CORRECTION Feb. 7, 2021: A fact-check by Health Feedback found that most positive COVID-19 PCR test results are true positives and that the WHO information notice didn't change the threshold or criteria for a positive COVID-19 test. The COVID-19 PCR test detects the presence of the genetic material of the virus that causes COVID-19, SARS-CoV-2. The test is highly sensitive, meaning that it can detect very small amounts of the virus in infected individuals, including those in the early or late stages of infection. The test is also highly specific for SARS-CoV-2, meaning that it doesn’t detect the presence of other viruses, such as other members of the coronavirus family that cause the common cold. Although no tests are 100% accurate, given the PCR test's high sensitivity and specificity, most positive COVID-19 PCR test results are true positives.
While it's nice WND is actually getting around to correcting false claims that it publishes -- though not the biggest ones, Obama birtherism and Seth Rich conspiracy theories -- perhaps it should have an editing and fact-checking process that prevents those false claims from getting published in the first place.
Not yet walked back
WorldNetDaily loves a good conspiracy -- and many bad ones -- and unlike the above articles, these have not been corrected. An example of this is a Jan. 5 article by Bob Unruh:
The rate of influenza this season has cratered and now an epidemiologist is explaining why.
Had Unruh bothered to fact-check Wittkowski's claim, he would have found it to be bogus:
In summary, no evidence supports the claim that flu cases are being misdiagnosed as COVID-19. Although both diseases share similar symptoms, probable COVID-19 cases must meet additional criteria besides the presence of disease symptoms, such as previous close contact with a COVID-19 case or a positive SARS-CoV-2 antigen or antibody test result. Social media posts questioning how public health measures can effectively limit the spread of flu but not COVID-19 are misleading as they fail to account for several factors, such as the differences in transmission between COVID-19 and flu. Experts suggest that the lower than usual flu activity this season is likely due to a combination of factors, including public health measures implemented to reduce the spread of COVID-19 and higher flu vaccination rates.
Wittkowski is a coronavirus misinformer whom WND has previously promoted. An April article early in the pandemic touted Wittkowski's assertion that lifting lockdowns would quickly, which was a another one-sided story that ignored the fact that experts say given how deadly coronavirus had been and the overall lack of knowledge about the virus at that time, pursuing herd immunity would be uncertain at best and dangerous at worst. In an apparent attempt to get rid of a "misinformation" tag that Facebook had slapped on the article (which WND managing editor David Kupelian whined about), WND appended an "update" a week later adding the expert view.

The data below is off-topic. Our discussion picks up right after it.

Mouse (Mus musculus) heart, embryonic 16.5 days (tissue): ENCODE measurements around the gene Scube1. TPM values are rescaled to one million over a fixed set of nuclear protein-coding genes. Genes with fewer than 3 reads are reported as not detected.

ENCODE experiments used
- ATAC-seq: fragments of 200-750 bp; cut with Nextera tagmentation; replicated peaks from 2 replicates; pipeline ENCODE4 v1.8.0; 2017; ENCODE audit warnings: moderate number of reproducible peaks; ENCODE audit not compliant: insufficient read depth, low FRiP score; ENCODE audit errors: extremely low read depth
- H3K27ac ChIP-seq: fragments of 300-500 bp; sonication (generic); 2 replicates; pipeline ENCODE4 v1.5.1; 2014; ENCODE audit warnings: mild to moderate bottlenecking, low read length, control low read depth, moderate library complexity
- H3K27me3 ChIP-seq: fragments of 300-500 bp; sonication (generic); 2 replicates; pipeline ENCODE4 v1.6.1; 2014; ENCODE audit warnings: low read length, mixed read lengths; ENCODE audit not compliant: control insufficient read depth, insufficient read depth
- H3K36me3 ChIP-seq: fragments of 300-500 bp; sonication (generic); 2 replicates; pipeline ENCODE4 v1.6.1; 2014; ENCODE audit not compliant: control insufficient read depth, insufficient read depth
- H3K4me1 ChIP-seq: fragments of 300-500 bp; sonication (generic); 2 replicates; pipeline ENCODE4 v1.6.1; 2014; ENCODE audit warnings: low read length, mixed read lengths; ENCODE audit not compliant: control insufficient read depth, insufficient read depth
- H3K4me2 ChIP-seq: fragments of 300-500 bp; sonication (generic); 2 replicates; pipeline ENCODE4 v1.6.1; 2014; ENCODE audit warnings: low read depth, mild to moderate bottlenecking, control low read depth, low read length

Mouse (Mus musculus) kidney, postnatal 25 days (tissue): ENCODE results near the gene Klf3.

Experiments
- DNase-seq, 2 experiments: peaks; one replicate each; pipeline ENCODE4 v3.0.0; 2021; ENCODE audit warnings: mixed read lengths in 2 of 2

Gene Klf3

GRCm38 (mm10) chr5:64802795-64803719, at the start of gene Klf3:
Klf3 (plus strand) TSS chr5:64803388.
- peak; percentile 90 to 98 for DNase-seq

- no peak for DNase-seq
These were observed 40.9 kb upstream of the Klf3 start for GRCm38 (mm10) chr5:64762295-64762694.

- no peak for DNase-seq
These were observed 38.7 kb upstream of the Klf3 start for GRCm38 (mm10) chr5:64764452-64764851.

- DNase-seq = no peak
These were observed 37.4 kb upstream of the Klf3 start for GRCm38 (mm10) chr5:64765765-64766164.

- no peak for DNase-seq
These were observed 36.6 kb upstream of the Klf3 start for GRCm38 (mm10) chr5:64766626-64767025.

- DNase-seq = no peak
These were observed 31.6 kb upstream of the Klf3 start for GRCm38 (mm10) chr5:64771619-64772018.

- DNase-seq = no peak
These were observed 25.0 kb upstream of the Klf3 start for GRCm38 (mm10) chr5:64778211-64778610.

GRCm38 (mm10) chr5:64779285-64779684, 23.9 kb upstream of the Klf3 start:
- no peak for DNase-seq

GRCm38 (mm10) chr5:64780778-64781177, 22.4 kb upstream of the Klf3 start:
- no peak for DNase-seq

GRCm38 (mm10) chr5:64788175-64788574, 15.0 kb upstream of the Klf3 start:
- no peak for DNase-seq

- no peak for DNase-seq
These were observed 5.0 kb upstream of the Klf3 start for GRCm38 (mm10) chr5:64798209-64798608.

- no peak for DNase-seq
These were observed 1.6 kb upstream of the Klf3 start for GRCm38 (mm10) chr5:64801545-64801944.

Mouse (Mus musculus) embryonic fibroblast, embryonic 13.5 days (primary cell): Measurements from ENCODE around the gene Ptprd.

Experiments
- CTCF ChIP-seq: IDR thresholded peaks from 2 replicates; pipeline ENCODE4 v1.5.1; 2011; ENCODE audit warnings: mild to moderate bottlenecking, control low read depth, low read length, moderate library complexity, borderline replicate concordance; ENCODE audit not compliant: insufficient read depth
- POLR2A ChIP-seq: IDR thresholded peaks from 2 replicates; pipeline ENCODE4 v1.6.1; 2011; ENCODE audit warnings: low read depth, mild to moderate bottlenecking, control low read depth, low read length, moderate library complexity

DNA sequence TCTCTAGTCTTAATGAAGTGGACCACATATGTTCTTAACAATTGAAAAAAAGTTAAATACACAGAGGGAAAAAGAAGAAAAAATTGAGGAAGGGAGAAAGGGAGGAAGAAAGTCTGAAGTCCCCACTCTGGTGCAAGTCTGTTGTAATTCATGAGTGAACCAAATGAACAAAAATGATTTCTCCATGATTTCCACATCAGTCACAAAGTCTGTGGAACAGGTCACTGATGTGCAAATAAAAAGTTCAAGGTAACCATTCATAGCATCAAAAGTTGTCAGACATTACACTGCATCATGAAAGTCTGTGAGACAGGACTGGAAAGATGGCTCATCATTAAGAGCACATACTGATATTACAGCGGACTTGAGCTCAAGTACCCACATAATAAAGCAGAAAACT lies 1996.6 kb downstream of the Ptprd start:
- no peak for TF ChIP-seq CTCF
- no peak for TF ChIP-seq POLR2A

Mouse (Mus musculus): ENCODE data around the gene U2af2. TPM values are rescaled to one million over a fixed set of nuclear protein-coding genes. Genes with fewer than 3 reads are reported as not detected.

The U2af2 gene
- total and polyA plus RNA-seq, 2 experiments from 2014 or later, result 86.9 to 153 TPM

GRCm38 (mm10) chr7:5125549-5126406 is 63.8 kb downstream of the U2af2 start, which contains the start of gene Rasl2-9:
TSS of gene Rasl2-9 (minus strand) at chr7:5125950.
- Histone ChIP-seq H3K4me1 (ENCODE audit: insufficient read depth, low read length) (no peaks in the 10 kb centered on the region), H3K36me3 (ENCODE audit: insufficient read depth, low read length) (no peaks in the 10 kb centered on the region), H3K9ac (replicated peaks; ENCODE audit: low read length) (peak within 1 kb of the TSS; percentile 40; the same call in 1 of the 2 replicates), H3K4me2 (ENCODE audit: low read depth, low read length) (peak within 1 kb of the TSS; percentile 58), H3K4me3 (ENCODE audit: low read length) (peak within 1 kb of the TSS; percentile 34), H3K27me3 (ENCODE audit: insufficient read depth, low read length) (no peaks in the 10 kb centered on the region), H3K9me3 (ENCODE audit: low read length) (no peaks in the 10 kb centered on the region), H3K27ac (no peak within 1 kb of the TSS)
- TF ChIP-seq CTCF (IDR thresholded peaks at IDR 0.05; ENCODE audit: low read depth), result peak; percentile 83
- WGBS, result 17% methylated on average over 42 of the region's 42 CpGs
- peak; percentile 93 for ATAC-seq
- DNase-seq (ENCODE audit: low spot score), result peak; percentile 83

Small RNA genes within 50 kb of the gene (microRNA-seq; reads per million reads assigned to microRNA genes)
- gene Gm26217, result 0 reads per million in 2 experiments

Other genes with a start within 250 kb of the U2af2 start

Wittkowski is notorious enough that Rockefeller University has issued a statement distancing itself from him, which WND didn't mention.
Unruh did actually cite an epidemiologist who correctly and logically noted that COVID-19 mitigation is largely responsible for the decline in flu cases -- but he then let Wittkowski respond by claiming "there is 'no evidence' to support the idea masks would stop the flu." Again, Unruh didn't fact-check that either, thus censoring the fact that, yes, there is plenty of evidence masks help slow the spread, as the above-cited fact-checker also noted:
Wearing face masks reduces the spread of COVID-19 by blocking the release of respiratory droplets from infected individuals. Therefore, wearing face masks likely reduces the transmission of other respiratory infections that spread in ways similar to COVID-19, including the flu. For this reason, Wittkowski claims that if face masks worked, then they should be able to stop both COVID-19 and flu equally. ... As we explain below, such interpretations are misleading, as they overlook the fact that COVID-19 spreads easier than flu. Furthermore, other factors besides the use of face masks may also contribute to reducing flu transmission, such as an increase in flu vaccination rates.
Meanwhile, also uncorrected is a Feb. 10 article by Moore:
A peer-reviewed study contends the Centers for Disease Control and Prevention violated federal law by inflating Coronavirus fatality numbers.
The falsehoods start right off the bat with Moore's claim that the study was "peer-reviewed." As one fact-checker pointed out, the journal in which it was published "did not show up in rankings designed to measure how often journals are cited or used," and its editor also happens to run the Institute for Pure and Applied Knowledge. The institute has been busted for false information on coronavirus in the past, as PolitiFact detailed:
PolitiFact has previously fact-checked a false claim by the institute’s leader James Lyons-Weiler. A study published by the National Center for Biotechnology Information also debunked Lyons-Weiler’s claim that the virus behind the ongoing pandemic was created in a lab.
On top of that, the other fact-checker noted, Lyons-Weiler has ties to the anti-vaccine movement. And even then, the study does not say what National File claims it says, according to PolitiFact:
In this case, the study does not definitively say that the CDC inflated COVID-19 deaths. Rather, it calls into question guidelines the CDC issued in March 2020 that were designed to more accurately capture mortality data related to the coronavirus. The study’s authors called the guidance "a capricious alteration to data collection has compromised the accuracy, quality, objectivity, utility, and integrity of their published data."
Further, Moore parroted the National File's reference to a "watchdog group" called All Concerned Citizens. A Google search turned up no evidence of the existence of the group outside of that reference, but yet another fact-checker noted that a Facebook post referencing the alleged organization identifies as its spokesman one of the authors of the study -- self-dealing at its worst and most unethical.
In short: This is a bogus story all around. When will we see that walkback, Mr. Moore?
There's clearly a fundamental dysfunction in WND's editorial process that no "news" organization in existence for 23 years should have. The continual walkbacks -- while a refreshing change from its usual practice of refusing to correct false claims unless someone threatens to sue -- make us wonder if, even after finally making concrete efforts to save itself from its ongoing financial crisis, WND deserves to live.